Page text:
Massive pre-games surveillance operation by Australian Security Intelligence

The Sunday Age also has documentary evidence that shows that another convicted Trade Center bomber, Mohammed Salameh, was preparing to apply for migration to Australia about the time of the crime.

Meanwhile, sources maintain that Australian security and intelligence agencies are increasingly concerned about bin Laden's growing links with extreme Islamic groups throughout South and South-East Asia.

While international intelligence agencies have established that Muslim rebels in the Philippines - who are currently holding 21 hostages - are getting financial support from bin Laden, there is growing concern that the terrorist mastermind could also be funding separatist Islamic groups in the Indonesian provinces of Aceh and Ambon. "That is a suspicion based on some evidence that is yet to be conclusively proven," an Australian source told The Sunday Age.

bin Laden may be funding Islamic groups throughout Indonesia

"It would be consistent with the spread of bin Laden funding throughout Asia as this guy looks for more swamps (hiding places) that are less detectable to the US."

In April this year the US State Department identified Afghanistan and Pakistan as a new international hub of Muslim extremism.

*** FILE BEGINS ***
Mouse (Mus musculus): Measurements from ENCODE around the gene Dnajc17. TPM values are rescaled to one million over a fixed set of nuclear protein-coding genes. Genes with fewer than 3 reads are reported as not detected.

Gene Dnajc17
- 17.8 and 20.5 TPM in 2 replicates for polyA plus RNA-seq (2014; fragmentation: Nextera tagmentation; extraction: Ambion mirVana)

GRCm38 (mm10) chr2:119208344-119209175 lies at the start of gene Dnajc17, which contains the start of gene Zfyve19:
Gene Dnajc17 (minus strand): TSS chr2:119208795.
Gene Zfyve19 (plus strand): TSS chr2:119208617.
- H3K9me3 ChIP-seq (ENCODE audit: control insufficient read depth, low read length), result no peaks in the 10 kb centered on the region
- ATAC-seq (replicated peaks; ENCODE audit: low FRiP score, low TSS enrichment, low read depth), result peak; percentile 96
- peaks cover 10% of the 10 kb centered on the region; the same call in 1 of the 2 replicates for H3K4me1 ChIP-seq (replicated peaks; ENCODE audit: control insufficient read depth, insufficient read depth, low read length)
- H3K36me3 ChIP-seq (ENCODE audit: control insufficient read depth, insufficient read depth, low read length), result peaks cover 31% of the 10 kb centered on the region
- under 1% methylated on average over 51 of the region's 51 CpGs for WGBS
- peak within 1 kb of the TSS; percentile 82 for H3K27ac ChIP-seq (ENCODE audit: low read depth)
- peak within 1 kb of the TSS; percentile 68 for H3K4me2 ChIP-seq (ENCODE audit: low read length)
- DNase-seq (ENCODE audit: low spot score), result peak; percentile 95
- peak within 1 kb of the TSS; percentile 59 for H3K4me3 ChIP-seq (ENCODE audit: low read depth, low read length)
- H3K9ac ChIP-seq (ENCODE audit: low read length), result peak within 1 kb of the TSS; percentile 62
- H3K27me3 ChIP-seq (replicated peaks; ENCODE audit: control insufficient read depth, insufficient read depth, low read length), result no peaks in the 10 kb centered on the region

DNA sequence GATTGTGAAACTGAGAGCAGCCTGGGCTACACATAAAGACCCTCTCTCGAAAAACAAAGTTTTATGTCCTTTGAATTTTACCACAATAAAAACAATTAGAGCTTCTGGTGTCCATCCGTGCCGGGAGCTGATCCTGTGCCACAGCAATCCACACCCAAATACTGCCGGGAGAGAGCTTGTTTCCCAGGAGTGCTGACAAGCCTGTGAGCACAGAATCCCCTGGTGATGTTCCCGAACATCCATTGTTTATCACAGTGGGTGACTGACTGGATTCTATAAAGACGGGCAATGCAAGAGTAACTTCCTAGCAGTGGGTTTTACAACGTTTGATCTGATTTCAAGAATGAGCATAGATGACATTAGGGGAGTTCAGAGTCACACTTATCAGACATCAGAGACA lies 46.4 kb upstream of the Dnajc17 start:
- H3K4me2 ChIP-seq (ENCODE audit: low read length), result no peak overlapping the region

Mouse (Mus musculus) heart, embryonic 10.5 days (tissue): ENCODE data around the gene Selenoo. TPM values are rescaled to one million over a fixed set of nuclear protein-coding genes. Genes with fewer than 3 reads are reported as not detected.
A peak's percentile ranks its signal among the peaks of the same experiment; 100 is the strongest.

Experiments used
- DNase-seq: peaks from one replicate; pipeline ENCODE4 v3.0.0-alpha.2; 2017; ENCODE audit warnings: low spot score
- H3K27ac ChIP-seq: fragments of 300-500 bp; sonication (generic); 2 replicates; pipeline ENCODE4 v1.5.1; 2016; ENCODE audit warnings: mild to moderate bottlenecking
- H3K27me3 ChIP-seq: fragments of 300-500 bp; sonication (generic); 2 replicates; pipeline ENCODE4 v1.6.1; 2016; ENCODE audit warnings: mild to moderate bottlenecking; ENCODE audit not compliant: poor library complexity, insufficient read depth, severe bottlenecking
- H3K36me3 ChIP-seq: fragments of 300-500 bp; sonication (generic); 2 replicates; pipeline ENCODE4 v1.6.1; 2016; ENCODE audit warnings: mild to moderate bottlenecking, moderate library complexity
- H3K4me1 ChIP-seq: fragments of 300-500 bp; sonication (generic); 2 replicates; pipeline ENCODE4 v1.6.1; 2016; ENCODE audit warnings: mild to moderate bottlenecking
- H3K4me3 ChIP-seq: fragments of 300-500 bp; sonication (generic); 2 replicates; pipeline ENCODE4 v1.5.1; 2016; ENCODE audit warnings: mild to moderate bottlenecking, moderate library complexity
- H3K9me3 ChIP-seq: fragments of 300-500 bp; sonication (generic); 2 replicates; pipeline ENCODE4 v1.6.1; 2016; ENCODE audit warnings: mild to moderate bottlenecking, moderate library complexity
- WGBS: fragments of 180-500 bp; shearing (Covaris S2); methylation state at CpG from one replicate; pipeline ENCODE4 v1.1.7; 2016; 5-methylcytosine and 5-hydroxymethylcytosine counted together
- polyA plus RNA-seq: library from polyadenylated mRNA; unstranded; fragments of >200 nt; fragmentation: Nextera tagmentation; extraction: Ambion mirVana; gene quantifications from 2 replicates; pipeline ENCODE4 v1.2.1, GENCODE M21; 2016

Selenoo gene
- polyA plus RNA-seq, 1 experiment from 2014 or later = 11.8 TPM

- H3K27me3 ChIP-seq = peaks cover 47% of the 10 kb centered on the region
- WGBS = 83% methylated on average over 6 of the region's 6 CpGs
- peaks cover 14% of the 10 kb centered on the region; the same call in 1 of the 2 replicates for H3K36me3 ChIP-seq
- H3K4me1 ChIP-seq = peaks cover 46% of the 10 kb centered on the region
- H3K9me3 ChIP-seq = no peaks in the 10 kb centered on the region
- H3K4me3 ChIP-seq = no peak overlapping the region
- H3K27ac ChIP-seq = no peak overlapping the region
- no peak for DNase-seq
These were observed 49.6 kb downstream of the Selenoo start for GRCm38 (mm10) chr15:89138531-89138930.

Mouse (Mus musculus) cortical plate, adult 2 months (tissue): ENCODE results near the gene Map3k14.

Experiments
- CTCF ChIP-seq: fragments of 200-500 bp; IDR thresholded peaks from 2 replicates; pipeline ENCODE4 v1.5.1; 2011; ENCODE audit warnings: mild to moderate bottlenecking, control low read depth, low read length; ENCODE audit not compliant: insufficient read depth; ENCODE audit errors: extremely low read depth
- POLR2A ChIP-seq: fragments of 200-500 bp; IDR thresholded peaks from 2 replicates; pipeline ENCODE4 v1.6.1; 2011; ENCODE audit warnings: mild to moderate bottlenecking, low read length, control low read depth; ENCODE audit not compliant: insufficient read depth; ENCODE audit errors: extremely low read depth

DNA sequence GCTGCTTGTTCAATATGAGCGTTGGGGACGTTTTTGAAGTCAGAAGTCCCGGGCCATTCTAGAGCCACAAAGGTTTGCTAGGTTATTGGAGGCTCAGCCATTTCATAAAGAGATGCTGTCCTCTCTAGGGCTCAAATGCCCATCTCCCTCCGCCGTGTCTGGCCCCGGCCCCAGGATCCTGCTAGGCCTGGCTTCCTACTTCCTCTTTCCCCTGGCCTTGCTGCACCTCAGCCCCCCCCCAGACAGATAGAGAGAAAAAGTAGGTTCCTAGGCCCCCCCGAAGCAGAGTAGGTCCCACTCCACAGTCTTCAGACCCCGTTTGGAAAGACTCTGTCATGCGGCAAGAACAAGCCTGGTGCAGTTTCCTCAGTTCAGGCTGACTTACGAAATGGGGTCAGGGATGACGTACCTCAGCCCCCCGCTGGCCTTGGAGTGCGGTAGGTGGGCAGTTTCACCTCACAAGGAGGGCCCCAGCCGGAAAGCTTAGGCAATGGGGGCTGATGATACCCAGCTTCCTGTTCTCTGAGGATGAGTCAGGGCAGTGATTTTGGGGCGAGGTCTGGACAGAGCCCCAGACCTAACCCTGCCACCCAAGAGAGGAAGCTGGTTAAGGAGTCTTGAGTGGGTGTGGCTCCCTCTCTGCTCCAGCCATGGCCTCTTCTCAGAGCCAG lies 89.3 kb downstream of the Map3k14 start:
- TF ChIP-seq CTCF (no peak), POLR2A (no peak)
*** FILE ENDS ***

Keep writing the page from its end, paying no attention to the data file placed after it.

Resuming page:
The department said that while the US was once threatened by state-launched terrorism, the new global terrorist threat was expected to come from small networks of religiously and ideologically motivated groups.

While Australian authorities, including the Federal Government, have repeatedly said there is "no specific threat" against the Olympics, sources maintain that a judgment has already been made that any terrorist threat is likely to come from bin Laden-funded groups.

Australian and international security analysts are interpreting the significance of the purchase of biological weapons - including the deadly anthrax and plague viruses - from Kazakhstan arms dealers by bin Laden associates. "The world has long been afraid of the biological warfare threat, but Islamic terrorist groups have not to date used such weapons against the West," an Australian source said.

Kazakhstan arms dealers have supplied bin Laden with anthrax and plague viruses

"The very fact that it has been established, without doubt, that bin Laden now has these weapons is, by its very nature, of significant concern."

Disclosures that bin Laden associates now have biological weapons coincides with a warning from a leading US infectious-disease expert that the US is ill-equipped to deal with such an attack.

"It is not a question of if such an event will occur, but rather when, as well as which agent will be used and how extensive the damage will be," warned Michael Osterholm, who heads the private Minnesota-based Infection Control Advisory Network.

"Given the enormity of what is possible, we must prepare for a potential nightmare."

The Australian Bureau of Criminal Intelligence and ASIO are coordinating criminal intelligence assessments before and during the Olympics.

It is believed that they are receiving extensive help from law enforcement and intelligence agencies from several countries, including the United States and Israel.

Article on the Internet provided by The Age newspaper and composed by Paul Daley, Defense Correspondent located in Canberra, 4-June-2000